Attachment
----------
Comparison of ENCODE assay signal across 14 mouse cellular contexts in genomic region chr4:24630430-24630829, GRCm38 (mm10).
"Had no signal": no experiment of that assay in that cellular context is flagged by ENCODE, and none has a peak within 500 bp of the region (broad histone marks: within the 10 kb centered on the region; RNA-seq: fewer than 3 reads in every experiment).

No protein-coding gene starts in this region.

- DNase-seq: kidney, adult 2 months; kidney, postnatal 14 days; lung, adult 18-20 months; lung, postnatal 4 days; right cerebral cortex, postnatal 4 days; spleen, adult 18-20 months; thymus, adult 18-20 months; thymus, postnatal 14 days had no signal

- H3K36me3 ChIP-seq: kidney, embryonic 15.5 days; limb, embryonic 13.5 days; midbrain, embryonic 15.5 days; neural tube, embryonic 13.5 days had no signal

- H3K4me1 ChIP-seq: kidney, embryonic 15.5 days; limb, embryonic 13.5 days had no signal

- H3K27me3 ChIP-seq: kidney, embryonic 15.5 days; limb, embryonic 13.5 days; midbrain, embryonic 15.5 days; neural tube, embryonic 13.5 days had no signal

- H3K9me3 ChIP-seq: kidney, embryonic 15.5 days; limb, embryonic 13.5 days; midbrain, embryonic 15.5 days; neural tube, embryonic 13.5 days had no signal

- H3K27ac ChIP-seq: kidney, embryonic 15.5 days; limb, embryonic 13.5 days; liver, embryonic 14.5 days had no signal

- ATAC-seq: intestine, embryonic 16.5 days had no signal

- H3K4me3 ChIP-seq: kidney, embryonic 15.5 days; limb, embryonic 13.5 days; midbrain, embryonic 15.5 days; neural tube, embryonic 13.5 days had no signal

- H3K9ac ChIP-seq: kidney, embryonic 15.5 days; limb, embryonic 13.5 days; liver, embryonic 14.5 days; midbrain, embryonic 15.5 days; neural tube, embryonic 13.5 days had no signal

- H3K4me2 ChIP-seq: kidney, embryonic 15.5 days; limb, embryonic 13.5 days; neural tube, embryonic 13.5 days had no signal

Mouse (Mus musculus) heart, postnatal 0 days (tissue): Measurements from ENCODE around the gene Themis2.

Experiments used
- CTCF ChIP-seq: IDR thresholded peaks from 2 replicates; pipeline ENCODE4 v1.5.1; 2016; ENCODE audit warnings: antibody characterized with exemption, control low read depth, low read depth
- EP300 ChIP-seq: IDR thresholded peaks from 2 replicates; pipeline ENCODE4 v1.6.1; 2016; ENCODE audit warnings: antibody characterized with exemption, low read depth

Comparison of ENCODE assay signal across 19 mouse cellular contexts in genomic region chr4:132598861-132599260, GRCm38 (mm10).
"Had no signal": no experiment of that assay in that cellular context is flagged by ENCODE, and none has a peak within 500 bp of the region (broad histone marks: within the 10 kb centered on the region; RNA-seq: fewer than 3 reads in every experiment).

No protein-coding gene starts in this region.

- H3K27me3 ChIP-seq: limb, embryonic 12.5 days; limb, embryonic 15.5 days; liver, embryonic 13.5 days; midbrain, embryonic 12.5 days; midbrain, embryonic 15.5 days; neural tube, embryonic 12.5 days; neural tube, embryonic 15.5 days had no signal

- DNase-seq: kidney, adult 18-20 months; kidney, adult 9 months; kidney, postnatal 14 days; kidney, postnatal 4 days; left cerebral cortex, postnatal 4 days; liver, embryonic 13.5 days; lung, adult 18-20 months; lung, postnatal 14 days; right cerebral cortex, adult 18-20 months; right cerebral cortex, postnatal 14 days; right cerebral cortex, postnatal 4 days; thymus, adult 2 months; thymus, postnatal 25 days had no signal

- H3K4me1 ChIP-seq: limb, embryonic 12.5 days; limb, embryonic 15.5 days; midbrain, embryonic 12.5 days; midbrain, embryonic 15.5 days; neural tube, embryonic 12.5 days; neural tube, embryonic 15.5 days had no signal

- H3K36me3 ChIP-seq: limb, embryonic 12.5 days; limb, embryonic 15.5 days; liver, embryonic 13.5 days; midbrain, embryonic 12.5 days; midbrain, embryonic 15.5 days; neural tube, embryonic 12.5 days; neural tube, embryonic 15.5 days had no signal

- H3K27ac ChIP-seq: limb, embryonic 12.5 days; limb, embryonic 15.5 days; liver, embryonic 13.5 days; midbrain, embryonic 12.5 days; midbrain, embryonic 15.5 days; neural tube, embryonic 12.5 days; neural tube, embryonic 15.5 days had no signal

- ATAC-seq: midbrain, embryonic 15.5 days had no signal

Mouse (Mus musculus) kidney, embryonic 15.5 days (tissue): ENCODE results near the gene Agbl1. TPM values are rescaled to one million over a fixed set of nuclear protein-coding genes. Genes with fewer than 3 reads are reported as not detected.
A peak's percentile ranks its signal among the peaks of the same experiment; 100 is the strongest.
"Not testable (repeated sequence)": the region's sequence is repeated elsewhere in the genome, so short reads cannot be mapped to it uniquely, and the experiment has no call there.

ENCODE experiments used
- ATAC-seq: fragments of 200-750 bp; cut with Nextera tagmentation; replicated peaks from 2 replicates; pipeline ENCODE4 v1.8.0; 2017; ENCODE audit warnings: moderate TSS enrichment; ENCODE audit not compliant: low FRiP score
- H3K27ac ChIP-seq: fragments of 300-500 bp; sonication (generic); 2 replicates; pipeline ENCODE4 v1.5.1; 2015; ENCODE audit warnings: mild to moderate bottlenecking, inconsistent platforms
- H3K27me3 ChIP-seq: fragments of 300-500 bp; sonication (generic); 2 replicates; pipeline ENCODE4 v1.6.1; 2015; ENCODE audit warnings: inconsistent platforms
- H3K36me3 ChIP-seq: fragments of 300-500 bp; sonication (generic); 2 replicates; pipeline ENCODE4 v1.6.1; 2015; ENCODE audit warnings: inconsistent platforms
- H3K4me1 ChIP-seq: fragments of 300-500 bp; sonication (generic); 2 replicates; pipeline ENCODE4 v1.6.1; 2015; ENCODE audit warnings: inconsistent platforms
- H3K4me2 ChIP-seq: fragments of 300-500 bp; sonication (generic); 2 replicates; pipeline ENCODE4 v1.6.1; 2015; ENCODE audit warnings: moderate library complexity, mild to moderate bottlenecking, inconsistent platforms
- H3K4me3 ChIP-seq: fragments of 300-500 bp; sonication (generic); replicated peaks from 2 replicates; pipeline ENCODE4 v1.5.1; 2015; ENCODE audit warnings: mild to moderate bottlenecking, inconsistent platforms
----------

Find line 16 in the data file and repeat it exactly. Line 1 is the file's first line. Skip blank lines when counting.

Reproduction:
- CTCF ChIP-seq: IDR thresholded peaks from 2 replicates; pipeline ENCODE4 v1.5.1; 2016; ENCODE audit warnings: antibody characterized with exemption, control low read depth, low read depth